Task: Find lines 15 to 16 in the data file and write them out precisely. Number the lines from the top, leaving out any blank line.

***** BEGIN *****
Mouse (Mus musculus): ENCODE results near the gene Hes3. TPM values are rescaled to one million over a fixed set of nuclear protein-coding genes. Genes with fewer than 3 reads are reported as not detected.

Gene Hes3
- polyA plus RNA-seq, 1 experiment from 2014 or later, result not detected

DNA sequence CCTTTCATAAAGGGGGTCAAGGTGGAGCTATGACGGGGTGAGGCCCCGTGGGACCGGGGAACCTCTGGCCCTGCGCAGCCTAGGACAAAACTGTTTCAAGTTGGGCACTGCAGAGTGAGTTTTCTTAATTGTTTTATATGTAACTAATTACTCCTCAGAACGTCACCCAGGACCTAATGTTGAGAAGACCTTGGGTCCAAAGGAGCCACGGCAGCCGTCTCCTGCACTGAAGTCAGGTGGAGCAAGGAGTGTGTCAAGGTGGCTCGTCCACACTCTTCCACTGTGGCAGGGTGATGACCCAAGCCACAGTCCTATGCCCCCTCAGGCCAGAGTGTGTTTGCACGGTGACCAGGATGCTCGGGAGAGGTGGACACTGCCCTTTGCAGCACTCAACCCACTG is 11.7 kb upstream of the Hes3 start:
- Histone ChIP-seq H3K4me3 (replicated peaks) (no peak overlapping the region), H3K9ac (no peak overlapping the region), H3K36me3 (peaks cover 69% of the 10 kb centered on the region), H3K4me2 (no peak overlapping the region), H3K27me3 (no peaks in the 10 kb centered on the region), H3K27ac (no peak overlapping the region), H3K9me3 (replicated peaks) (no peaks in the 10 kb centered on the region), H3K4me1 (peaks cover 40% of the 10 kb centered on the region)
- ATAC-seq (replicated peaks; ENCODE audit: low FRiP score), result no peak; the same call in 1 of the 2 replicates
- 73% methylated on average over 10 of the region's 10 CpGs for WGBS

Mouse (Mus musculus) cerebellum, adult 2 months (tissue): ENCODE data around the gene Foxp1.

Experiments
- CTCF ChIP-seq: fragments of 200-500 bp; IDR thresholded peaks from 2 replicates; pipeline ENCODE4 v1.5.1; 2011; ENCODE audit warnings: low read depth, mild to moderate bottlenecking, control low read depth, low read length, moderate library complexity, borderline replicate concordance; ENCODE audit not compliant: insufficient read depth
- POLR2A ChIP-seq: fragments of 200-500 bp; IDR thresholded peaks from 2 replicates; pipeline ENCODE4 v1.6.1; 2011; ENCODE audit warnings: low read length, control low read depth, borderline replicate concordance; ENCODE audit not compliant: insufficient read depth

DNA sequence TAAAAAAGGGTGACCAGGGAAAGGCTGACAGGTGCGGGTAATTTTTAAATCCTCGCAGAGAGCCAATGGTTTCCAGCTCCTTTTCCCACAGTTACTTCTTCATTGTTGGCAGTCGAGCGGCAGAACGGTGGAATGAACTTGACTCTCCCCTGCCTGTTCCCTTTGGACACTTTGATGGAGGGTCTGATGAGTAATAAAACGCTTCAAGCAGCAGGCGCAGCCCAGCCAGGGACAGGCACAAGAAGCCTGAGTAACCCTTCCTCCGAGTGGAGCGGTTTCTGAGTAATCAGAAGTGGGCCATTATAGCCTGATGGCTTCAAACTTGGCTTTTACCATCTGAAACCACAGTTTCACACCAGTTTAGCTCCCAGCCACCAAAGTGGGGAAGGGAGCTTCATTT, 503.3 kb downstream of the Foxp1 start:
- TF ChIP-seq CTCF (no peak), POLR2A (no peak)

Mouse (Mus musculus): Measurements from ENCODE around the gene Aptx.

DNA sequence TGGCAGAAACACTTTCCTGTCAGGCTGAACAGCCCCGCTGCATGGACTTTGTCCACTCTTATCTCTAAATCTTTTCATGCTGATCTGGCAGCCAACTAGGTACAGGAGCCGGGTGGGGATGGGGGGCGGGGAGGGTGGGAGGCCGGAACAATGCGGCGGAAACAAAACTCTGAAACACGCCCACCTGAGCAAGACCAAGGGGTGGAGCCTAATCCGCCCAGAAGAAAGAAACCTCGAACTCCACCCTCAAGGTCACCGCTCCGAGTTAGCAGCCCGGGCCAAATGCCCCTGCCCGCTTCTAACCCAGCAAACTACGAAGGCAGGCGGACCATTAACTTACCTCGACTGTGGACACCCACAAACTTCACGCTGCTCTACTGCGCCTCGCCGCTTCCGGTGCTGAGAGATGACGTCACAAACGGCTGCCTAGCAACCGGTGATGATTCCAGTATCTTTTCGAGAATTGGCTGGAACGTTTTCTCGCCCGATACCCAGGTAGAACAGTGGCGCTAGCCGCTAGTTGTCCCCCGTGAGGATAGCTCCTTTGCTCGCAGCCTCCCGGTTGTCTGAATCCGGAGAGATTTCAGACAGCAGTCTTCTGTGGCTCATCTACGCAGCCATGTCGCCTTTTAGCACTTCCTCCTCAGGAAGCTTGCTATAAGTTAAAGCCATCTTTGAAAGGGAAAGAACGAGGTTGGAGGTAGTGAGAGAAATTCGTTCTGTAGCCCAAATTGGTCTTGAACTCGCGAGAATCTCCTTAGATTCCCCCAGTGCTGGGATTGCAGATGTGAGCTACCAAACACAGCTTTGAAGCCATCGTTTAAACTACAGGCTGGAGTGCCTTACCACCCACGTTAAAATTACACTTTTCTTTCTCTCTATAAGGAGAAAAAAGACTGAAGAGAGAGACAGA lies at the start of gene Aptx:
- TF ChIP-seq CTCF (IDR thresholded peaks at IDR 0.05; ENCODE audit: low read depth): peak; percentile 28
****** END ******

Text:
DNA sequence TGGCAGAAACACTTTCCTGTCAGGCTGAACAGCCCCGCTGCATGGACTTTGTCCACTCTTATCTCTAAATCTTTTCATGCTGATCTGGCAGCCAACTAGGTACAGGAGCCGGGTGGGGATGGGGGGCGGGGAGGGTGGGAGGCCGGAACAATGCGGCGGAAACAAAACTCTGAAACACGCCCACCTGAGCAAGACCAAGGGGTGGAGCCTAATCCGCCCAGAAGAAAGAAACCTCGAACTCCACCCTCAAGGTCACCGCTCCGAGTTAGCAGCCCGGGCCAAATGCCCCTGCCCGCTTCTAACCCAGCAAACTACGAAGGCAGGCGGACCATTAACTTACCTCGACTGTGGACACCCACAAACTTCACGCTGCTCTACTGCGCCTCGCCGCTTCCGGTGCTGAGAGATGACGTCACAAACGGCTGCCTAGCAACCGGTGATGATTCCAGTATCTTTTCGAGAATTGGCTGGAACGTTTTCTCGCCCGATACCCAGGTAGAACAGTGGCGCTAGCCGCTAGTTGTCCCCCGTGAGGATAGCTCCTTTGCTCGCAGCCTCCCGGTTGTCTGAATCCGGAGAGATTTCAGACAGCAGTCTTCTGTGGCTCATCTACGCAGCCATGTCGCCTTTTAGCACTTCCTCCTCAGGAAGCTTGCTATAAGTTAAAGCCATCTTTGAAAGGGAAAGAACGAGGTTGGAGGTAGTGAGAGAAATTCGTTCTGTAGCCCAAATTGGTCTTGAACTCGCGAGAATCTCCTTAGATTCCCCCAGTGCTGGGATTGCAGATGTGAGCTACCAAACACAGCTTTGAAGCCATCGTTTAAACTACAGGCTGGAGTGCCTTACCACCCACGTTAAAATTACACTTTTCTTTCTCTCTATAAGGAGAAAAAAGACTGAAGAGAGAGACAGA lies at the start of gene Aptx:
- TF ChIP-seq CTCF (IDR thresholded peaks at IDR 0.05; ENCODE audit: low read depth): peak; percentile 28